IF you thought the banks could not impose any more pain on already hard-hit consumers, then think again. For next year is set to become the year of the revenge of the bankers.
They and their crazy lending to delusional developers are largely responsible for crocking the country. They have extracted large dollops of taxpayers' cash to rescue them, a move that has meant taxes are rising for all of us.
And we have yet to see any of the top bankers responsible for the mess go to jail, while most of them have yet to lose a cent from their mega pensions.
Instead, banks like Bank of Ireland have been caught out paying their top staff bonus payments.
And now the same bank wants to further punish its taxpayer-cum-rescuers-cum-customers by forcing many of them to pay charges on their everyday banking transactions.
As reported exclusively in this newspaper yesterday, Bank of Ireland has admitted some of its customers will face fees and charges for the first time in the new year.
Current account holders who do not make at least nine payments every quarter will have fees imposed on them.
Additionally, from February 21, Bank of Ireland customers will have to have a minimum balance of at least €3,000 per quarter (or €1,000 a month) in their account to avoid fees.
But, significantly, not counted in the nine payments are direct debit and standing order payments.
Customers who do not meet the new criteria will be charged 28c for each transaction.
The majority of the bank's 1.2 million current account holders could end up being hit with the new fees.
Around a quarter of customers will not be affected as they hold 'Golden Years' or student accounts.
The bank pleaded yesterday that providing customers with current account facilities costs it money.
The changes have been criticised by the Consumers' Association, whose chief executive Dermott Jewell described the move as a slap in the face for consumers.
Now you can expect other banks to follow the lead of Bank of Ireland in making it extremely difficult for customers to avoid paying fees every three months to their bank for using a current account.
With a dwindling number of retail banks operating in this market, consumers are facing a squeeze on competition.
At the start of this year there were seven banks offering current accounts. But the closure of PostBank and Halifax this year -- both of which had competitive current accounts -- has darkened the competitive landscape.
Today the choice comes down to AIB, Bank of Ireland, Ulster Bank, National Irish Bank and Permanent TSB. And their offerings are becoming more expensive by the day.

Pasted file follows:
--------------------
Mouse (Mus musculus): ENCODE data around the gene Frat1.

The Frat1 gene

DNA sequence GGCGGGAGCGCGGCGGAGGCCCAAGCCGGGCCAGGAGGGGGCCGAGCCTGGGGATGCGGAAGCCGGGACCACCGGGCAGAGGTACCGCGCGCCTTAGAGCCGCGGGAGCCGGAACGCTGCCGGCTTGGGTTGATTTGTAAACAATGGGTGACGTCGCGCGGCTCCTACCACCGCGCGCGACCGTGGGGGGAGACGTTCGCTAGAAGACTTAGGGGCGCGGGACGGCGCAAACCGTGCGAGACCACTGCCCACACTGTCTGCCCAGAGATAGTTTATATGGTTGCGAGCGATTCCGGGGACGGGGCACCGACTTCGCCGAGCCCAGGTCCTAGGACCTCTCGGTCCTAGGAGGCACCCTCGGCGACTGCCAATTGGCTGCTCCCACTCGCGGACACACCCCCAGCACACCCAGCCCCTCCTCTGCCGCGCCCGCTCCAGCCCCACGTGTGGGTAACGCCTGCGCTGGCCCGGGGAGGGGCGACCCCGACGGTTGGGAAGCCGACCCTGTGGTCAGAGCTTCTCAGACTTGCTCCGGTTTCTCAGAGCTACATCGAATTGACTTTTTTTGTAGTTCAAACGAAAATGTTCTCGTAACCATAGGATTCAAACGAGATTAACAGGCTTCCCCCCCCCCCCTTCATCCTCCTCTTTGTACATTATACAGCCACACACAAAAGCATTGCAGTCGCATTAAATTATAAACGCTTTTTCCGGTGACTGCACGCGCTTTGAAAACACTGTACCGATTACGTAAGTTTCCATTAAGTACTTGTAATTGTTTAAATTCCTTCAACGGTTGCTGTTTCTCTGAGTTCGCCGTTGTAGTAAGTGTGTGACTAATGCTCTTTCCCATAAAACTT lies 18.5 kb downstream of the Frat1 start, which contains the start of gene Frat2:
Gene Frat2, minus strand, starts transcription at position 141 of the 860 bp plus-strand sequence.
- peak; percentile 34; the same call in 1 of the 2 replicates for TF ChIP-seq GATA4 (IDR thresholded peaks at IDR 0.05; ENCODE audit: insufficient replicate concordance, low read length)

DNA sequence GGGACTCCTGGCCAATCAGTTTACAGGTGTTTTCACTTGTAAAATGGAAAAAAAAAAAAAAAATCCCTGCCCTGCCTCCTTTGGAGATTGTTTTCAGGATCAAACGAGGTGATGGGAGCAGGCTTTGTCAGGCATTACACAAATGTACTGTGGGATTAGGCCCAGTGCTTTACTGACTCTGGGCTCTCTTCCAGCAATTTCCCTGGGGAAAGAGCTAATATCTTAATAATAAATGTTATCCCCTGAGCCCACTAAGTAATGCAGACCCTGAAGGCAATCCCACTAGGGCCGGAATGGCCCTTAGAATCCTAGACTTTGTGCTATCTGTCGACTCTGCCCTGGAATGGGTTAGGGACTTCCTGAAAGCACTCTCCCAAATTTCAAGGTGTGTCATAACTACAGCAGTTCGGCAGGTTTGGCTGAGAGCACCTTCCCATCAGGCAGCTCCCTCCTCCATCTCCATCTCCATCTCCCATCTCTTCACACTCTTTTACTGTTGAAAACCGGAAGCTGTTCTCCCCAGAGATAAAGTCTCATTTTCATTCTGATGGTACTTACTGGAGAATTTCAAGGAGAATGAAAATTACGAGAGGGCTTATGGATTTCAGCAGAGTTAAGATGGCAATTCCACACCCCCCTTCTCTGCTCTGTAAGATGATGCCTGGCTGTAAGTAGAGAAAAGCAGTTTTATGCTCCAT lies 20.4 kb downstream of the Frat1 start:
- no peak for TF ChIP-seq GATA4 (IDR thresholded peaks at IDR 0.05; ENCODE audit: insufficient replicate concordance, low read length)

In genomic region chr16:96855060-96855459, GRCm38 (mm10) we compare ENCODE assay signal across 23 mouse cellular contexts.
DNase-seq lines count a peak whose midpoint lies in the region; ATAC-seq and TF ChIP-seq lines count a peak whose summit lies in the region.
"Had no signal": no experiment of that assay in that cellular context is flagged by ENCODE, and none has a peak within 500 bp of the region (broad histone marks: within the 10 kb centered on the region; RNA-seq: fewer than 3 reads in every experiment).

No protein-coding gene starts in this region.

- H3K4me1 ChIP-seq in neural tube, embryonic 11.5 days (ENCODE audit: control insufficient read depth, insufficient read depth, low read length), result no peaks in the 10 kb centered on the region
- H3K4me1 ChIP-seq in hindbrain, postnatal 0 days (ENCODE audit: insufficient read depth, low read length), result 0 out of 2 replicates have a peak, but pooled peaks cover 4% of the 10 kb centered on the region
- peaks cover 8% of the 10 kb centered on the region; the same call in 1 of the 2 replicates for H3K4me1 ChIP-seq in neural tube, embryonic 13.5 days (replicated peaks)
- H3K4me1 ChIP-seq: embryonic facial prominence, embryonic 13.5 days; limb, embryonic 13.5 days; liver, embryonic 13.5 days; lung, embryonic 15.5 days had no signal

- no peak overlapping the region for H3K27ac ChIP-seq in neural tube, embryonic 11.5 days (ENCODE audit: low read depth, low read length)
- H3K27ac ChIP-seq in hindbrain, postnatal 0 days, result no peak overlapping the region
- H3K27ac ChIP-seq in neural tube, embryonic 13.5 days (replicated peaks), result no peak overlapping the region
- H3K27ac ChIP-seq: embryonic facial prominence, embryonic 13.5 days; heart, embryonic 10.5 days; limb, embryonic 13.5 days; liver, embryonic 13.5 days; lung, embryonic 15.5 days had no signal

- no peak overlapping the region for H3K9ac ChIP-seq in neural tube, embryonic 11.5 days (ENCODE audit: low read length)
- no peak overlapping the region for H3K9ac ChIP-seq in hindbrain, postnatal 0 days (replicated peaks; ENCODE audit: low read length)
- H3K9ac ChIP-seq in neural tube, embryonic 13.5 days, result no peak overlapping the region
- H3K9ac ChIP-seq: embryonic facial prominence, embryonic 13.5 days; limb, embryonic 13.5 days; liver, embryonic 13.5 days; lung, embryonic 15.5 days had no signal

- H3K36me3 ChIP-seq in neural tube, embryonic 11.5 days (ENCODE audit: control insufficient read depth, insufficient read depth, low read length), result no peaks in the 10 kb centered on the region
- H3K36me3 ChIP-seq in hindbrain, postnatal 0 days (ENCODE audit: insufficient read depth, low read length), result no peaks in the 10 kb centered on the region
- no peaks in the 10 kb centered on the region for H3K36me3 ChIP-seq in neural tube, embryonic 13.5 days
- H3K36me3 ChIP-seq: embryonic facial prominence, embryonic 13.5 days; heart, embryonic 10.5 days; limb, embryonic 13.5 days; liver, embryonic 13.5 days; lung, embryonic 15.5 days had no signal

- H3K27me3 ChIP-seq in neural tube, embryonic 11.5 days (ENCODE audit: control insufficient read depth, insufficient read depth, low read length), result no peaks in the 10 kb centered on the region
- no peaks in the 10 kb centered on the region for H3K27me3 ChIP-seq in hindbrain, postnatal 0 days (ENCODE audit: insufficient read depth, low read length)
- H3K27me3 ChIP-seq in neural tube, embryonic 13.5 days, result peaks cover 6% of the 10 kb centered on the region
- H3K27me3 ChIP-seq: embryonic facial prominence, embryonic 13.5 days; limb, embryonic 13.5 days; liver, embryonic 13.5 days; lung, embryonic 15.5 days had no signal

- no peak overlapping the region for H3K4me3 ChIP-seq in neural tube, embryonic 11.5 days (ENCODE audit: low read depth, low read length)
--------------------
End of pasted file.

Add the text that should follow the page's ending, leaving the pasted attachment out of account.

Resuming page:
It is all a far cry from three-and-a-half years ago when banks here first started to aggressively try to recruit current account customers.
Banks were prepared to lose money on current accounts on the basis that they could build up their customer base and then recoup the losses by selling other products like credit cards, mortgages and loans.
Halifax tried to persuade consumers to sign up to its current account by promising to "beat the bankers", with Permanent TSB using fictional Mafia characters to entice customers.
The only good thing is that people can still switch accounts, as the National Consumer Agency (NCA) was eager to stress yesterday.
Consumers who are with Bank of Ireland and fear they will end up paying fees to the bank would be wise to check out the NCA's website at itsyourmoney.com.
Ann Fitzgerald of the NCA warned that all offers of "free banking" on current accounts have some conditions attached. And if you do not meet these conditions you will have to pay transaction fees.
But the problem for consumers is that it is not easy to work out where the best value lies. A recent survey carried out by the European Commission found that Irish current accounts were less transparent than the European average, with more complex pricing structures.
If you end up with a cheque bouncing or have insufficient money in your account to meet a direct debit demand, you will see just how complex and expensive a current account in this country is.
And never mind arguing with the bank that you have been a good and profitable customer for years. Because the sad truth is that staying loyal to your bank does not pay.
Unfortunately, the new year heralds more nasty changes in transaction fee arrangements, higher standard variable mortgage rates and little new lending from our beleaguered banks.
There will also be charges for withdrawing money from ATMs, lodging cheques and for making payments.
Banking analyst with Dolmen Stockbrokers Oliver Gilvarry warned the era of free or no-fee banking is well and truly over.
Wherever banks can chase down fee income they will chase it down aggressively from here on in, he added.
In a sense it is back to the future as the old banking model of hefty fees and charges for every transaction is set to return.
It all means that the banks will continue to be the pantomime villains for a while yet.